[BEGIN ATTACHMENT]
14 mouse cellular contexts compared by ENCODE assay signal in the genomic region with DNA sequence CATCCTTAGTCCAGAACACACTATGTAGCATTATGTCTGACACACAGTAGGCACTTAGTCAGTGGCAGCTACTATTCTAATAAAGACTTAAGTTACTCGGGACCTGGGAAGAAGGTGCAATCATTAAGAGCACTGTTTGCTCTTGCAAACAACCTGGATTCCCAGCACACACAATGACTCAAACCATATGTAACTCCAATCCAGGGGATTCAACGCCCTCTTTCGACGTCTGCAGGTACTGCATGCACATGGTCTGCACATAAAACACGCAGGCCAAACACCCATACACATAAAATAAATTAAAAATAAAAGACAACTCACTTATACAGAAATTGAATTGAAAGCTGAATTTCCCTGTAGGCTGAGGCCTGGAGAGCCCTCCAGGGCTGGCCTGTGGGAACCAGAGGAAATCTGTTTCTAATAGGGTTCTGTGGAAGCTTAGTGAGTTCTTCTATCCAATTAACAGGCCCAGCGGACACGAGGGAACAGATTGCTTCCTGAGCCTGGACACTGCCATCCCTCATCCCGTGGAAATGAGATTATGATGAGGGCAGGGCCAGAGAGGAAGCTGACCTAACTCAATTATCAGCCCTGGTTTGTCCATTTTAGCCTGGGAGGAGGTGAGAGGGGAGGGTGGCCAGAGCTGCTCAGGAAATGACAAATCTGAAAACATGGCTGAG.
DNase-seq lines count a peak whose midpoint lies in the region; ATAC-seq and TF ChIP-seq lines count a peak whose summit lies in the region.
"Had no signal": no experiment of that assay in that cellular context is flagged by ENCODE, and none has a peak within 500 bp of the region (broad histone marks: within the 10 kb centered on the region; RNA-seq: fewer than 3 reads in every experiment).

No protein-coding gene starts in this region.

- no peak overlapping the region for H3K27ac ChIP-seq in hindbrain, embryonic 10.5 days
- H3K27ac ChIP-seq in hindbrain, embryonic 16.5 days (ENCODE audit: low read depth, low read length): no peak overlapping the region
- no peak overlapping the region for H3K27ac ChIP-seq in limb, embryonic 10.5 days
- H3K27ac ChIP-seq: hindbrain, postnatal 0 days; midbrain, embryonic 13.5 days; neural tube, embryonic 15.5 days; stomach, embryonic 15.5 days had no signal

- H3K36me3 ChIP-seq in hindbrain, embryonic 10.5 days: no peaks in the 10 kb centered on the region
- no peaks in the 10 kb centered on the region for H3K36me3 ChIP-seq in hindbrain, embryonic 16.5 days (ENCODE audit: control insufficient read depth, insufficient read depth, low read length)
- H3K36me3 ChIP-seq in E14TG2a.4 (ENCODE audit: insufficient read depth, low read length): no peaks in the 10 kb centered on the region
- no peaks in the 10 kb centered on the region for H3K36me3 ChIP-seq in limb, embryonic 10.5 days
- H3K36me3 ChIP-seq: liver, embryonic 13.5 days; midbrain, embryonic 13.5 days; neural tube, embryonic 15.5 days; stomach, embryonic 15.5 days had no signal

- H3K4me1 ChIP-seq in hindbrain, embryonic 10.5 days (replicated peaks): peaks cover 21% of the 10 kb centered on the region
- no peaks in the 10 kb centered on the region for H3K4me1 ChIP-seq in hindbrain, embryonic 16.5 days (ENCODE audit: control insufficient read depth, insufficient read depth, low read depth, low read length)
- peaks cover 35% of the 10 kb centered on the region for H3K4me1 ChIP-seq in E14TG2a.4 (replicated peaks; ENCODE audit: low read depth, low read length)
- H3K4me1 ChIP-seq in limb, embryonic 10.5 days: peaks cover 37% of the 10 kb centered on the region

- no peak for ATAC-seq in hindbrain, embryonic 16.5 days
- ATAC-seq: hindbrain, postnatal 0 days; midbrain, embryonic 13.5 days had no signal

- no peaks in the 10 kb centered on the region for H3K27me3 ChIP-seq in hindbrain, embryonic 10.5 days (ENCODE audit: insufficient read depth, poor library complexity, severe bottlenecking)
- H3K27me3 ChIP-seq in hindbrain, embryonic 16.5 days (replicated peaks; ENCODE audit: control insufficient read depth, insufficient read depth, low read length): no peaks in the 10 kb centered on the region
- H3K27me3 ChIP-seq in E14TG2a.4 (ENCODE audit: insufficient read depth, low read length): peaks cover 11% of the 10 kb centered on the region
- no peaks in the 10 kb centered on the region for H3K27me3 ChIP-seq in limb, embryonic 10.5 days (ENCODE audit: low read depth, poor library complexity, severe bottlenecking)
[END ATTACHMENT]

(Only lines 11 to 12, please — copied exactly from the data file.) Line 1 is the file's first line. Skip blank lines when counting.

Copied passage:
- H3K36me3 ChIP-seq in E14TG2a.4 (ENCODE audit: insufficient read depth, low read length): no peaks in the 10 kb centered on the region
- no peaks in the 10 kb centered on the region for H3K36me3 ChIP-seq in limb, embryonic 10.5 days